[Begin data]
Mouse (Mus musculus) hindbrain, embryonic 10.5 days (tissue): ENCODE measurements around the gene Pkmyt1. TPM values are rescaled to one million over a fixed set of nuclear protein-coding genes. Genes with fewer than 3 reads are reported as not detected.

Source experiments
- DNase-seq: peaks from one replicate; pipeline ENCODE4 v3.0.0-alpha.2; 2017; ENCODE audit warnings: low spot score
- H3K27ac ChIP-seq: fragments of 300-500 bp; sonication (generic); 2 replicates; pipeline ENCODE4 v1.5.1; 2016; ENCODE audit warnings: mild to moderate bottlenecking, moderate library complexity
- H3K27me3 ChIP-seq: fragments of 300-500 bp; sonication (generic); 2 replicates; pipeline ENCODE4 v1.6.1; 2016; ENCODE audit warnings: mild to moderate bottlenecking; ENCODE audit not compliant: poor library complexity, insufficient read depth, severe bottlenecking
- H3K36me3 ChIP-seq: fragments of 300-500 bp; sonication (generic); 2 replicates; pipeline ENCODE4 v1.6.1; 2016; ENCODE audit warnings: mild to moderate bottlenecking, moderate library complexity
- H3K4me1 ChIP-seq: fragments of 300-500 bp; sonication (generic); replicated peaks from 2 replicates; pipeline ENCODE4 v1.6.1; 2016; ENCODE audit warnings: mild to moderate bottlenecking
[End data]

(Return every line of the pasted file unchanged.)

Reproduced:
Mouse (Mus musculus) hindbrain, embryonic 10.5 days (tissue): ENCODE measurements around the gene Pkmyt1. TPM values are rescaled to one million over a fixed set of nuclear protein-coding genes. Genes with fewer than 3 reads are reported as not detected.

Source experiments
- DNase-seq: peaks from one replicate; pipeline ENCODE4 v3.0.0-alpha.2; 2017; ENCODE audit warnings: low spot score
- H3K27ac ChIP-seq: fragments of 300-500 bp; sonication (generic); 2 replicates; pipeline ENCODE4 v1.5.1; 2016; ENCODE audit warnings: mild to moderate bottlenecking, moderate library complexity
- H3K27me3 ChIP-seq: fragments of 300-500 bp; sonication (generic); 2 replicates; pipeline ENCODE4 v1.6.1; 2016; ENCODE audit warnings: mild to moderate bottlenecking; ENCODE audit not compliant: poor library complexity, insufficient read depth, severe bottlenecking
- H3K36me3 ChIP-seq: fragments of 300-500 bp; sonication (generic); 2 replicates; pipeline ENCODE4 v1.6.1; 2016; ENCODE audit warnings: mild to moderate bottlenecking, moderate library complexity
- H3K4me1 ChIP-seq: fragments of 300-500 bp; sonication (generic); replicated peaks from 2 replicates; pipeline ENCODE4 v1.6.1; 2016; ENCODE audit warnings: mild to moderate bottlenecking